I use Windows Backup to make my backup to a network drive.

Install and configure my new RAIDS

OS it, update and patch it.

Restore.

Reboot.
0
 
LVL 2

Expert Comment

by:Troxalias
ID: 12391718
You could also change the disks dynamically with no downtime, provided that your controller supports hot plug and the all this stuff. Take a 9GB disk out and replace it with a 36gb disk. wait for raid to rebuild the new disk and do this again for the next disk. do that until you have replaced all your disks. When all is done and your raid is in healthy state, extend you logical volume and you are done :-)
0
 

Author Comment

by:crp0499
ID: 12394179
But I'd still just have 9 gigs since the array will only be as large as the smallest disk.
0
 
LVL 7

Expert Comment

by:shahrial
ID: 12397016
Troxalias, have you done this before or known someone who had done it before?
Because it will be great if that's possible...;-)
0
 
LVL 9

Expert Comment

by:cooledit
ID: 12397877
hi, there

What Troxalias mention here is a possible way to do things, but do please still make a backup in case it does not turn out successfull..
0
 
LVL 2

Expert Comment

by:Troxalias
ID: 12400265
For sure you have to keep handy a good and recent backup of your data before doing ANYTHING related to your data!
I have done it in Sun Storedge Arrays, but i know  (personally) people who have done it in HP and Compaq Servers.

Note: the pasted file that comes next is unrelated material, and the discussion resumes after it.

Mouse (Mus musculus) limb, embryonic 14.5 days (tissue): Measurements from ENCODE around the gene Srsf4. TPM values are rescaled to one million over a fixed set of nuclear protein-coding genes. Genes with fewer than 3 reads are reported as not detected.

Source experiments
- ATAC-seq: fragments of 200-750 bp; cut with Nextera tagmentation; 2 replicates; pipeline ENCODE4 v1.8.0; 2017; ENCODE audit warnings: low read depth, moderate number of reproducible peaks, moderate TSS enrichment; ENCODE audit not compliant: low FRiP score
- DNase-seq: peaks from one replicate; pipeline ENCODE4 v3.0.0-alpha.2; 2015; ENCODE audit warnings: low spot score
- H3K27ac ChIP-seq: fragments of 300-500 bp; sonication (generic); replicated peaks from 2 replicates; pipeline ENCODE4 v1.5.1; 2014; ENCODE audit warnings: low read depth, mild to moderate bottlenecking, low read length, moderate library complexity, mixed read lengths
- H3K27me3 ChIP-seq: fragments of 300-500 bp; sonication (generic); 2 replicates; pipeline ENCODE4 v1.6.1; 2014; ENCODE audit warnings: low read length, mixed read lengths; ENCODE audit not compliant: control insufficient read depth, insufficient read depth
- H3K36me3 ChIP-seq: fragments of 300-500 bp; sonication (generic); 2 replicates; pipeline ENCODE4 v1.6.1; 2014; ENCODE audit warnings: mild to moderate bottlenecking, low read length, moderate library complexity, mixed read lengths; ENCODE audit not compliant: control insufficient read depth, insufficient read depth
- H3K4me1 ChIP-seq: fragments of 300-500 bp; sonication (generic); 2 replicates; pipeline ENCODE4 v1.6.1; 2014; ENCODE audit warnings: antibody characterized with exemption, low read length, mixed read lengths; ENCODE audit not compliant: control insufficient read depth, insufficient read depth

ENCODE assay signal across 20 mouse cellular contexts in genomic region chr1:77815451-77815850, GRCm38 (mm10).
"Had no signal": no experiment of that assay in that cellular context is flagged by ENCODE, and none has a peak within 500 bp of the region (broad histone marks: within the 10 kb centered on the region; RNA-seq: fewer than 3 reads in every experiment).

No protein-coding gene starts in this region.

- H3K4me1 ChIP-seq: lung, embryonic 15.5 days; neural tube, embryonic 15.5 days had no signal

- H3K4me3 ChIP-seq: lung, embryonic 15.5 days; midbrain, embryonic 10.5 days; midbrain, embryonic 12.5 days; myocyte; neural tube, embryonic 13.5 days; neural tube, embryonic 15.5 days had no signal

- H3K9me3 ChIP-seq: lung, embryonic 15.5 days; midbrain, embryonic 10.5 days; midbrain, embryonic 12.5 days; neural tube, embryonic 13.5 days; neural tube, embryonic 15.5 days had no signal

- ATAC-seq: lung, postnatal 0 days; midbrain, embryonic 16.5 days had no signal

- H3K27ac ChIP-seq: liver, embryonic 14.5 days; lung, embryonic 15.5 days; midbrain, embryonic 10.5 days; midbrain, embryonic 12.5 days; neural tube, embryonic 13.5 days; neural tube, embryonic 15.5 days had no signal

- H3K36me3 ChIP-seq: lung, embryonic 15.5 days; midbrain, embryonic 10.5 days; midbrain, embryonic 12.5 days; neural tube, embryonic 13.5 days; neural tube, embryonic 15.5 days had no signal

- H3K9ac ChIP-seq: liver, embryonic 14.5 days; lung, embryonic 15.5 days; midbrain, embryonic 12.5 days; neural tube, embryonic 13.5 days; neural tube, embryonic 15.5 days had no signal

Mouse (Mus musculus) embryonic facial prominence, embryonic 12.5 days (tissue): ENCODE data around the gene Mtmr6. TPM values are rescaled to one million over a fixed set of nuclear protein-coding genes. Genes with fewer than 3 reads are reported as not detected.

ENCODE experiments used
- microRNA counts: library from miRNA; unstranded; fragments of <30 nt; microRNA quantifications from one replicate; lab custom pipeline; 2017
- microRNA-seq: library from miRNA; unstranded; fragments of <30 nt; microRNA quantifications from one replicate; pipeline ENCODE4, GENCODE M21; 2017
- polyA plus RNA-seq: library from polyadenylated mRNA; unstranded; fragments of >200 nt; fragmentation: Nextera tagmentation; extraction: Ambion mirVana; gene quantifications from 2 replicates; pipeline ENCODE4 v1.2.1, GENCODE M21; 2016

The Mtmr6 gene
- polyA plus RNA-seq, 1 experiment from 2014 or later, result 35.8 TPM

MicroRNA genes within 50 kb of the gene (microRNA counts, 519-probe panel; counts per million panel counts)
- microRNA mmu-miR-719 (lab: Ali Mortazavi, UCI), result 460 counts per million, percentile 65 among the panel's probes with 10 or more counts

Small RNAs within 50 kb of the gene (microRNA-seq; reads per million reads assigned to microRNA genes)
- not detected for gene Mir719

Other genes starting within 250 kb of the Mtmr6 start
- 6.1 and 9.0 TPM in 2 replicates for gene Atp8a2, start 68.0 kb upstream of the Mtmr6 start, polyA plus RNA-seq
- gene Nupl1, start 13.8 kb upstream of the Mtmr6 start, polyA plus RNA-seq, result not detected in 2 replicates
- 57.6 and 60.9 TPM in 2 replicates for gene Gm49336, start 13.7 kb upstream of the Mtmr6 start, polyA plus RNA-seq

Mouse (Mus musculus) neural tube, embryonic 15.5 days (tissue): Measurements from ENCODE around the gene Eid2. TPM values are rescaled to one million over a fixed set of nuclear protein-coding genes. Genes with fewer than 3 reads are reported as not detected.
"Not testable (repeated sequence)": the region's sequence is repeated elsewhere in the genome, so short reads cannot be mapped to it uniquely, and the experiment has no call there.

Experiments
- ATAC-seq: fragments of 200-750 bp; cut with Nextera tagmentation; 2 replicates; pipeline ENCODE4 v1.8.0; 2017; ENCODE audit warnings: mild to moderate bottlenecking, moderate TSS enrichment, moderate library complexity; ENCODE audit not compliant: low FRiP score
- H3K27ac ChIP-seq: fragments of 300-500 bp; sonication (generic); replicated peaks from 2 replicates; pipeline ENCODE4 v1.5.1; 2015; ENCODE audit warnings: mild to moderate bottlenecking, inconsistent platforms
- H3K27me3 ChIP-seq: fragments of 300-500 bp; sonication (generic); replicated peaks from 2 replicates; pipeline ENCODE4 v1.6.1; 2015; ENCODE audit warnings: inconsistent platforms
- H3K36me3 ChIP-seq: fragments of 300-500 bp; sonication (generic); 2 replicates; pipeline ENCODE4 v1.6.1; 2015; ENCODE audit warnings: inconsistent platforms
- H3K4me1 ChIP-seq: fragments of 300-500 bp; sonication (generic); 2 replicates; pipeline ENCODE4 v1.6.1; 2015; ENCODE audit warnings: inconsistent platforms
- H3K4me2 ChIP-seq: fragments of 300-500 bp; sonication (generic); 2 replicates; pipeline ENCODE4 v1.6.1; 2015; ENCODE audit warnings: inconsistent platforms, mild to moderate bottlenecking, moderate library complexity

0
 
LVL 7

Expert Comment

by:shahrial
ID: 12410203
Ok. I'll try it too on my test server...thank you, Troxalias...;-)
0
 

Author Comment

by:crp0499
ID: 12424716
OK, I want to close this out.  So far cooledit has the most sound advice.  I have some new info too.  The box has a Compaq Smart Array 3200 in it.  At this point, I'm planning on doing the following:

Backup the entire PC to both tape (using Backup Execc) and to network drive (using Windows native backup).

Pull out the old 9 gig drives.

Insert the new 36 gig drives.

Build a RAID 1 (a C: of 36 and a D: of 36).

Put on a new OS (Win 2K Server).

Restore the Windows native backup.

Reboot.

Anyone want to add anything to this?
0

Featured Post

Microsoft Certification Exam 74-409

Veeam® is happy to provide the Microsoft community with a study guide prepared by MVP and MCT, Orin Thomas. This guide will take you through each of the exam objectives, helping you to prepare for and pass the examination.

Question has a verified solution.

If you are experiencing a similar issue, please ask a related question

Is your phone running out of space to hold pictures?  This article will show you quick tips on how to solve this problem.
Windows Server 2003 introduced persistent Volume Shadow Copies and made 2003 a must-do upgrade.  Since then, it's been a must-implement feature for all servers doing any kind of file sharing.
This video teaches viewers how to encrypt an external drive that requires a password to read and edit the drive. All tasks are done in Disk Utility. Plug in the external drive you wish to encrypt: Make sure all previous data on the drive has been …
This tutorial will walk an individual through the process of installing the necessary services and then configuring a Windows Server 2012 system as an iSCSI target. To install the necessary roles, go to Server Manager, and select Add Roles and Featu…
Suggested Courses

656 members asked questions and received personalized solutions in the past 7 days.

Join the community of 500,000 technology professionals and ask your questions.

Join & Ask a Question